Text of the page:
The Wisdom of John Owen on Sin

I’ve been reading through John Owen’s The Mortification of Sin, and it’s been super helpful to me. I’ve been convicted recently (by way of God’s school of trials), that I have more sin in my life that needs to die (or be “mortified” as Owen would say). It’s funny how that conviction comes and goes in waves.

I borrowed Owen’s book from a friend on our church’s pastoral staff, and it’s been the perfect read for me as of late. I would venture a guess that a book like this might not be the same read if there haven’t been some recent trials in your life. Reading the book has been a grace in the midst of our family’s craziness. Below is one of many hard-hitting passages. Thus writes Mr. Owen:

We must hate all sin, as sin, and not just that which troubles us. Love for Christ, because He went to the cross, and hate for sin that sent Him there, is the solid foundation for true spiritual mortification. To seek mortification only because a sin troubles us proceeds from self-love. Why do you with all diligence and earnestness seek to mortify this sin? Because it troubles you and takes away your peace, and fills your heart with sorrow, trouble, and fear, and because you do not have rest through it? Yes, but, friend, you have neglected prayer and reading! You have been vain and loose in your conversation with other things. These are just as sinful as the one that troubles you. Jesus Christ bled for them also. Why do you not set yourself against them? If you hate sin as sin, and every evil way, you would be watchful against everything that grieves and disquiets the Spirit of God. You would not be concerned only about the sin that upsets your own soul. It is evident that you fight against this sin merely because it troubles you. If it did not bother your conscience you would let it alone. If it did not bother you, you would not bother it.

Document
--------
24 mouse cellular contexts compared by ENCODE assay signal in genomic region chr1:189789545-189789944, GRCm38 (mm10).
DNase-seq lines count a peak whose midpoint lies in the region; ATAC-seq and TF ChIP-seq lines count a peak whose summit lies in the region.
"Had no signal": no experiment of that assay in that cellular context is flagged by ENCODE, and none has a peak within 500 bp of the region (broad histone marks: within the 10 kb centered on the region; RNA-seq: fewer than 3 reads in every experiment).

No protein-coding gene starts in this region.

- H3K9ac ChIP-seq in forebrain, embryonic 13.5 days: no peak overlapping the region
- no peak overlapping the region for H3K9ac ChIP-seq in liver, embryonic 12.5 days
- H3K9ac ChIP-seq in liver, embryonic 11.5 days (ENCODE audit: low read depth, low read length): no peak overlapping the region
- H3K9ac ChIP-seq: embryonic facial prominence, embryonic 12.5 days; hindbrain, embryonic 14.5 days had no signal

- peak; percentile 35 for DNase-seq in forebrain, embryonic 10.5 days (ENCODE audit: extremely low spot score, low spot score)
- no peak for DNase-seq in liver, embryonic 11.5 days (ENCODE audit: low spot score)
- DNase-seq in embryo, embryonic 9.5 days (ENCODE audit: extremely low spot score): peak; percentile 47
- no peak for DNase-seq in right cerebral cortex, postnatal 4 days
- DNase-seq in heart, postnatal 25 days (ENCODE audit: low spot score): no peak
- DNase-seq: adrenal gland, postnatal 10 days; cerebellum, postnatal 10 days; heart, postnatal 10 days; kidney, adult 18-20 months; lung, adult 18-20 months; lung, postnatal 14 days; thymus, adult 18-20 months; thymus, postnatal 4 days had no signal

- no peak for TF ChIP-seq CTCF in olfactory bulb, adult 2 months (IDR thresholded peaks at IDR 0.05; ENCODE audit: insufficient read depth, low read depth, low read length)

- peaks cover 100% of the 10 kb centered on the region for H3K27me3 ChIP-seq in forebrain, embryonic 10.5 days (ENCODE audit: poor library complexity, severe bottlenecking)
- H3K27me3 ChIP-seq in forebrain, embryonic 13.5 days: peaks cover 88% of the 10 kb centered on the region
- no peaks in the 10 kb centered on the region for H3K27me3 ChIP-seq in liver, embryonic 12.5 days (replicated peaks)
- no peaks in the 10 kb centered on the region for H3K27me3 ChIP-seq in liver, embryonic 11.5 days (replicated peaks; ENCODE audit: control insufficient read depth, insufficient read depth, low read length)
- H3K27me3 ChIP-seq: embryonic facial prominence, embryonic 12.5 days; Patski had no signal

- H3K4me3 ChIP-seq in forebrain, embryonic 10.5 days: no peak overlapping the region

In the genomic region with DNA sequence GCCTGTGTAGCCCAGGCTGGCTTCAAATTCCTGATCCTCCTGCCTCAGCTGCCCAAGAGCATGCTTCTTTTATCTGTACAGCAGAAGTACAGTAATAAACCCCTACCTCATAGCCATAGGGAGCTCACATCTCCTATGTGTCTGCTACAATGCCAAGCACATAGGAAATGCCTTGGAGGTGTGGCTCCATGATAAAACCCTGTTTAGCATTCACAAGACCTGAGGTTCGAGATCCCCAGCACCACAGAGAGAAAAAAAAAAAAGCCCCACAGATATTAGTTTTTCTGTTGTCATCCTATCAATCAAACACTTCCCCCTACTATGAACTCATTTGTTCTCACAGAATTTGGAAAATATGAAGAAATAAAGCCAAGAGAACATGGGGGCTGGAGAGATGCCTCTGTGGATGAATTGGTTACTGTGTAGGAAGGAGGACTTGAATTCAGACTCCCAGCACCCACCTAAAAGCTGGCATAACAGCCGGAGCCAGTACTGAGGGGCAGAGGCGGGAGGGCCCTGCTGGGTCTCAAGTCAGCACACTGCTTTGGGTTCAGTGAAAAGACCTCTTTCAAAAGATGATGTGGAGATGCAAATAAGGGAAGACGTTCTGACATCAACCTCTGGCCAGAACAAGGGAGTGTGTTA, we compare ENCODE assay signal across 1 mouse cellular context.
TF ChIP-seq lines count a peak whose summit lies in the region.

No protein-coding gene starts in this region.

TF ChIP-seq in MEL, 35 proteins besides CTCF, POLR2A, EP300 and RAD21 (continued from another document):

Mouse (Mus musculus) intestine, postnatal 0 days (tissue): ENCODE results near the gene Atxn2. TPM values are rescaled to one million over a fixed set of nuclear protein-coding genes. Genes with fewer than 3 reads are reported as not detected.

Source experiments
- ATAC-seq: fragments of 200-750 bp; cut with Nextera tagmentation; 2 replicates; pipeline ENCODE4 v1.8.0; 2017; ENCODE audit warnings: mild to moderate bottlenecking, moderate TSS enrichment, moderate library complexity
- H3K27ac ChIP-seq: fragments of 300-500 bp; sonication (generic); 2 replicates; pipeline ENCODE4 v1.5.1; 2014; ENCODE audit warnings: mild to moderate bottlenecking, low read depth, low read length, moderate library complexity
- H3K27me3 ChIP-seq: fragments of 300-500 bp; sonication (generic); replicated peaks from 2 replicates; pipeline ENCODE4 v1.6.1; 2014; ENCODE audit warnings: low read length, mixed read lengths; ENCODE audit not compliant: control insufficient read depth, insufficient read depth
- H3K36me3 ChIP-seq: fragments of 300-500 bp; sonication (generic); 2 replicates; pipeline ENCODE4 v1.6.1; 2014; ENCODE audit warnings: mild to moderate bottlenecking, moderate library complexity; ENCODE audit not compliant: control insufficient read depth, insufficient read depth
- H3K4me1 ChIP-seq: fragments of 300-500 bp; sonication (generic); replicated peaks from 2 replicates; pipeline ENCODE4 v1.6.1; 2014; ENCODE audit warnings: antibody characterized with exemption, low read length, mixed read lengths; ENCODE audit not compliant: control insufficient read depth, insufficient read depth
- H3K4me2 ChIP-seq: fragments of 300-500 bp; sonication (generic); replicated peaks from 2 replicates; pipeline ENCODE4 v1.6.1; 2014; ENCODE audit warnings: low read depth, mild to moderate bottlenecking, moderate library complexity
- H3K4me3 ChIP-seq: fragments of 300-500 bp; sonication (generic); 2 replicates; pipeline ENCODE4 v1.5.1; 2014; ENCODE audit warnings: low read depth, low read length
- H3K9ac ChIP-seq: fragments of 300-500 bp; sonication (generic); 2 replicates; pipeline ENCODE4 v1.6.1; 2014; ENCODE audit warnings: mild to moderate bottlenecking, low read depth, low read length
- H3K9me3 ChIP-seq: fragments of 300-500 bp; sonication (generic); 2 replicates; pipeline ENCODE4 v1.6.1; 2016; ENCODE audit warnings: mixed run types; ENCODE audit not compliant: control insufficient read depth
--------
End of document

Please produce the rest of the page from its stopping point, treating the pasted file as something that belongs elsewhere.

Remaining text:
If we will do anything, we must do everything. So, then, our need is not only an intense opposition to this or that particular lust, but a universal humble frame and temper of heart that watches over every evil, and seeks the performance of every duty that is pleasing to God.


Leave a Reply

Fill in your details below or click an icon to log in: Logo

You are commenting using your account. Log Out /  Change )

Google+ photo

You are commenting using your Google+ account. Log Out /  Change )

Twitter picture

You are commenting using your Twitter account. Log Out /  Change )

Facebook photo

You are commenting using your Facebook account. Log Out /  Change )

Connecting to %s